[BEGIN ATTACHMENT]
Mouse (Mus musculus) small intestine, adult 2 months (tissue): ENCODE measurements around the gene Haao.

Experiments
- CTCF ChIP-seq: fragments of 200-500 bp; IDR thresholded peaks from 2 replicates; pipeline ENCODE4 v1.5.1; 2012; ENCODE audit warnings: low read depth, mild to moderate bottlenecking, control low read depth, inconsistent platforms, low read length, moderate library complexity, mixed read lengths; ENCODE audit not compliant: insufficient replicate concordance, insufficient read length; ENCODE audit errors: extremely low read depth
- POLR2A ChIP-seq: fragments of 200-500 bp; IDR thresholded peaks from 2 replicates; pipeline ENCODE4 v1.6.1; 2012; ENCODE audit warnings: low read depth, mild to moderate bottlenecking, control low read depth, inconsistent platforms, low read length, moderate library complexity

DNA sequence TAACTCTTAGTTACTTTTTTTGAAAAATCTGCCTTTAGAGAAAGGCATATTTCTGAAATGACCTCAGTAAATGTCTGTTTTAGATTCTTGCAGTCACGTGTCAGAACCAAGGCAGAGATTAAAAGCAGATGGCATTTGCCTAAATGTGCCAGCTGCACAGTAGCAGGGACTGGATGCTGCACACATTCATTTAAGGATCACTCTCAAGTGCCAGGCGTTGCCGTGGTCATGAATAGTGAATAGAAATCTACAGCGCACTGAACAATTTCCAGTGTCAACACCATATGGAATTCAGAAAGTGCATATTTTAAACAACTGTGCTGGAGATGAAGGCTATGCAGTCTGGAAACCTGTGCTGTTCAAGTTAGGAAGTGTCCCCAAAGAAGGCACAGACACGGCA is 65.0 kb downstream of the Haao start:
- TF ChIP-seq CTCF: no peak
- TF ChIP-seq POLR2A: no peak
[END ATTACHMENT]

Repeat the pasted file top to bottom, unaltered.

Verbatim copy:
Mouse (Mus musculus) small intestine, adult 2 months (tissue): ENCODE measurements around the gene Haao.

Experiments
- CTCF ChIP-seq: fragments of 200-500 bp; IDR thresholded peaks from 2 replicates; pipeline ENCODE4 v1.5.1; 2012; ENCODE audit warnings: low read depth, mild to moderate bottlenecking, control low read depth, inconsistent platforms, low read length, moderate library complexity, mixed read lengths; ENCODE audit not compliant: insufficient replicate concordance, insufficient read length; ENCODE audit errors: extremely low read depth
- POLR2A ChIP-seq: fragments of 200-500 bp; IDR thresholded peaks from 2 replicates; pipeline ENCODE4 v1.6.1; 2012; ENCODE audit warnings: low read depth, mild to moderate bottlenecking, control low read depth, inconsistent platforms, low read length, moderate library complexity

DNA sequence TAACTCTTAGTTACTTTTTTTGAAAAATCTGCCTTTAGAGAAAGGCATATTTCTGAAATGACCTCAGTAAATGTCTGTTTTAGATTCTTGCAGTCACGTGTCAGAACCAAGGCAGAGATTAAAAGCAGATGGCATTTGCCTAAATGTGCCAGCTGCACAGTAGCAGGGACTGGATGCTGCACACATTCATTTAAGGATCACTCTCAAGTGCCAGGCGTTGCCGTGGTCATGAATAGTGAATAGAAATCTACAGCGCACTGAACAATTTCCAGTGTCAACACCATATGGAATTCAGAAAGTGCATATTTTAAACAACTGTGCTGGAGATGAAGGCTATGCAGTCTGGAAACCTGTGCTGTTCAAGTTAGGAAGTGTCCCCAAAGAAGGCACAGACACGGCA is 65.0 kb downstream of the Haao start:
- TF ChIP-seq CTCF: no peak
- TF ChIP-seq POLR2A: no peak